haunted houses in winter, part 4

I stepped out of the hotel and into the street. Or what should have been a street. It was instead a stagnant stream of 2 inch deep slush that was now filling my shoes.


The amusement park attraction industry has the right idea. Rent a humongous convention space in a warm space, fill it with roller coasters and carnival food and live animal exhibits, pick a weekend in November, and invite anyone with any sort of interest in such things to attend.

Sure it’s expensive. But it’s so very worth it. I’ve gone exactly once, because I had a meeting to attend at the show, and I’ve yet to stop regretting my only having a few hours to walk about an eighth of the show floor.

I’ve also yet to either stop believing that, to be taken seriously, the haunted attraction industry needs to have a bigger/stronger/faster presence at IAAPA. In November. Where the big boy parks are gathering and where the temperatures are WARM.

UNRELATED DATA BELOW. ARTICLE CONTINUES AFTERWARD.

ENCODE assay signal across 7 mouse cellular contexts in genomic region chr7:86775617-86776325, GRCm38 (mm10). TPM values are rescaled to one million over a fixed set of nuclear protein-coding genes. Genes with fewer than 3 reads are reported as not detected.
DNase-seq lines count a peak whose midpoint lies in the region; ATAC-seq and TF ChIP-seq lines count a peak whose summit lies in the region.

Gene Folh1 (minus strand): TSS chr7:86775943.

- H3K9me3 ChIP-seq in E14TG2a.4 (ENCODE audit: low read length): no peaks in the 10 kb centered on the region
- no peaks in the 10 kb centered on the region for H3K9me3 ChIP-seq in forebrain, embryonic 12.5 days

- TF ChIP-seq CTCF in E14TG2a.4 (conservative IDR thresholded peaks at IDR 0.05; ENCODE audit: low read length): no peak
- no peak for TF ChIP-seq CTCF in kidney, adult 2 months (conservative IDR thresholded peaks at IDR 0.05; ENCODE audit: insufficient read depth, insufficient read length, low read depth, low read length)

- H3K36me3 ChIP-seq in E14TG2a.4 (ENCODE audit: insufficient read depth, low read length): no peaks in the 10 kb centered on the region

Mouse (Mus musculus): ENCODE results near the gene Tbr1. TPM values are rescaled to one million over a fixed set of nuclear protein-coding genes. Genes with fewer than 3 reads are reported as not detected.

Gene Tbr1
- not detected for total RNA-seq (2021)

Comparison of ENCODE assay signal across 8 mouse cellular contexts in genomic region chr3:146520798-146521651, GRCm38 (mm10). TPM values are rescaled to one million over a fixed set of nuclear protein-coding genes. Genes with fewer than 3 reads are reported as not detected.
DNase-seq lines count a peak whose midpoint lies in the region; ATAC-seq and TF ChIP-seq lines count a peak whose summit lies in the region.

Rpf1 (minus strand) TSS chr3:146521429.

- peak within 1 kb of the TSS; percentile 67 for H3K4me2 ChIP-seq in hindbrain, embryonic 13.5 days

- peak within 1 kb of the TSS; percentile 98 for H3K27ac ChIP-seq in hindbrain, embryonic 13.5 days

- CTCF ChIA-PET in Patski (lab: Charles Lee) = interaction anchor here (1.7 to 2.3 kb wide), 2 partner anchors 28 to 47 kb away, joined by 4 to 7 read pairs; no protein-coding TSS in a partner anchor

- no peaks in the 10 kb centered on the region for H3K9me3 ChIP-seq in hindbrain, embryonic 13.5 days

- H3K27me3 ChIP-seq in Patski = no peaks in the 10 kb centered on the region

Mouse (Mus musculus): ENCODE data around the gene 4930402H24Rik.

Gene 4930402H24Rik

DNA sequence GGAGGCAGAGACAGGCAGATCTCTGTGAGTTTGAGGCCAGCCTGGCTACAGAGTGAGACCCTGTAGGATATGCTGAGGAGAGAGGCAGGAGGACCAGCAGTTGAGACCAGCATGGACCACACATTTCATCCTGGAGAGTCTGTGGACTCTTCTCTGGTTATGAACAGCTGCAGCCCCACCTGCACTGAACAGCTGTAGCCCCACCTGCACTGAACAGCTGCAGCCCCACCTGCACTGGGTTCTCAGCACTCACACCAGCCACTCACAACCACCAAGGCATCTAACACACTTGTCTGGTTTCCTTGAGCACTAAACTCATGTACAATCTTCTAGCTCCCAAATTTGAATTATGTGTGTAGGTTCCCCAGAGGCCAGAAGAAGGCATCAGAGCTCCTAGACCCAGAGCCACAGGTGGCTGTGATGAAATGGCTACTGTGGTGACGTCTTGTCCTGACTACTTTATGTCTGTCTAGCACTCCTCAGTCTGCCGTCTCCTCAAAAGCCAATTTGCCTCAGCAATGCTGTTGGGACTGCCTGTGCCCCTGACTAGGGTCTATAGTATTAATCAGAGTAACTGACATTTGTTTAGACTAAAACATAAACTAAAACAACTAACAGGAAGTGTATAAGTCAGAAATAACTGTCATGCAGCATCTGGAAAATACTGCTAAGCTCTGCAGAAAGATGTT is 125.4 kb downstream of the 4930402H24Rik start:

No, the Halloween gang instead gathers in the midwest. In March. Ideally, in Chicago, though they’ve relocated to St Louis for the past few years. (To be fair, the show tried moving to Vegas…a dismal failure…and so back to the land of winds and slush and snow we returned.)

Trans World is a show that seems constantly in flux, not just over location. The list of welcome attendees and vendors changes every few years. Admission is free, though you need to be of the right age with the proper credentials…or know someone that will let you say you work for them.

To be fair, I don’t blame the trade show for being fickle about who can attend. When I first started going in 1999, people brought extra suitcases to contain all the catalogs and free stuff they were going to glean from the booths. It was Christmas and Easter all wrapped up in black and orange trappings, and if you’re not going to place a worthwhile order, those gift-giving vendors aren’t going to be feeling all that jolly. And unhappy vendors aren’t going to buy booths for next year’s show. Which is what started Trans World’s identity crisis in the first place.

But at the first vague signs of spring, the haunters will buy their expensive plane tickets and converge on the midwest’s convention spaces and bars. Because nothing seems to inspire haunting minds better than alcohol and snow.


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